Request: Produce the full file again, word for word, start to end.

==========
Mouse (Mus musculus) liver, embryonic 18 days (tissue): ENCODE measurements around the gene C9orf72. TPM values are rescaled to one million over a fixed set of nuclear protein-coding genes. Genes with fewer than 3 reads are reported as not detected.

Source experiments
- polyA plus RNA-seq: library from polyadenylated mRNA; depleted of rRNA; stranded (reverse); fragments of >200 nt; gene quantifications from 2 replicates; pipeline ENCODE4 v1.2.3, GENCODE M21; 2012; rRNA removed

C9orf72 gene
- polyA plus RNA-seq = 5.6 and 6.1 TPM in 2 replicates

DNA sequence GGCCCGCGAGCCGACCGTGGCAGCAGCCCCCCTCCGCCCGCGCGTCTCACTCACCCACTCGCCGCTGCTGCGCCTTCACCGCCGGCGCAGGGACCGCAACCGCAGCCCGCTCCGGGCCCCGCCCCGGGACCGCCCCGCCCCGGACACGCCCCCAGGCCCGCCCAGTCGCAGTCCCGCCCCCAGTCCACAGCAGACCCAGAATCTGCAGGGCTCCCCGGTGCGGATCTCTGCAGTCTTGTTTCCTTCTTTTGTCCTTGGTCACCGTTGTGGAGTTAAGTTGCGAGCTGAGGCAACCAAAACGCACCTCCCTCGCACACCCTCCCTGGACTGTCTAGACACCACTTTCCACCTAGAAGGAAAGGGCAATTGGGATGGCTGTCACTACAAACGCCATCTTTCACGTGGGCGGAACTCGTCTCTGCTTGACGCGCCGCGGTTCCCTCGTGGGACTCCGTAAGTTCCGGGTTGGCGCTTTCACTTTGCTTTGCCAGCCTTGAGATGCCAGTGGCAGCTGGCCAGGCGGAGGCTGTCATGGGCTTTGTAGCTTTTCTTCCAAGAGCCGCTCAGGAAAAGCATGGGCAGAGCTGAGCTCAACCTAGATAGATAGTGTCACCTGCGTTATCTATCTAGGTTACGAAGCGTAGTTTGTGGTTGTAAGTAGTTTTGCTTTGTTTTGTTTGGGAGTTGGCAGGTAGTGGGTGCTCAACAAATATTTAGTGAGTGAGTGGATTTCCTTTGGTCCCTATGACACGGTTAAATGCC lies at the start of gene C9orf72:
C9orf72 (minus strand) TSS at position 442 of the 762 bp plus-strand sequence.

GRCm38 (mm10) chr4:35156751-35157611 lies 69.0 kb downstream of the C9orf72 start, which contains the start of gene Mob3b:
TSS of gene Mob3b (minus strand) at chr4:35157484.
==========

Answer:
Mouse (Mus musculus) liver, embryonic 18 days (tissue): ENCODE measurements around the gene C9orf72. TPM values are rescaled to one million over a fixed set of nuclear protein-coding genes. Genes with fewer than 3 reads are reported as not detected.

Source experiments
- polyA plus RNA-seq: library from polyadenylated mRNA; depleted of rRNA; stranded (reverse); fragments of >200 nt; gene quantifications from 2 replicates; pipeline ENCODE4 v1.2.3, GENCODE M21; 2012; rRNA removed

C9orf72 gene
- polyA plus RNA-seq = 5.6 and 6.1 TPM in 2 replicates

DNA sequence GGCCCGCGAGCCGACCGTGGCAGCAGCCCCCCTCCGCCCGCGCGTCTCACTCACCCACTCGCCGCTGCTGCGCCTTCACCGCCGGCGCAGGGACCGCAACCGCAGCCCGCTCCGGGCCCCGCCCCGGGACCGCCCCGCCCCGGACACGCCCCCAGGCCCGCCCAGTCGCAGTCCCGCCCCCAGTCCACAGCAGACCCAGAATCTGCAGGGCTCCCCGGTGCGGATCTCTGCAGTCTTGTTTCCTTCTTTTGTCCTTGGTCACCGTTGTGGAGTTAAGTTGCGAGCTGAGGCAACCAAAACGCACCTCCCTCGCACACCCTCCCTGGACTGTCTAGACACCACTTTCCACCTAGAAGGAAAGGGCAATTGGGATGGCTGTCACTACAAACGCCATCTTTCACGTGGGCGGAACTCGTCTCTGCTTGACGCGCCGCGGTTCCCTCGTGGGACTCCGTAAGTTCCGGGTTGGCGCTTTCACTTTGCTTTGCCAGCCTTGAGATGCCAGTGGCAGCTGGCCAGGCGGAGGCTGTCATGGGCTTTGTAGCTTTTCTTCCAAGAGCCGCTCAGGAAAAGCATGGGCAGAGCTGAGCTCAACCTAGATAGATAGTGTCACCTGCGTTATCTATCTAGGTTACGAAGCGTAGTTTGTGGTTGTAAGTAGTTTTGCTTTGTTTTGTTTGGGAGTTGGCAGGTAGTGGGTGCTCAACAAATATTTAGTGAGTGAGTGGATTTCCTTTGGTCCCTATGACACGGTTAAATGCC lies at the start of gene C9orf72:
C9orf72 (minus strand) TSS at position 442 of the 762 bp plus-strand sequence.

GRCm38 (mm10) chr4:35156751-35157611 lies 69.0 kb downstream of the C9orf72 start, which contains the start of gene Mob3b:
TSS of gene Mob3b (minus strand) at chr4:35157484.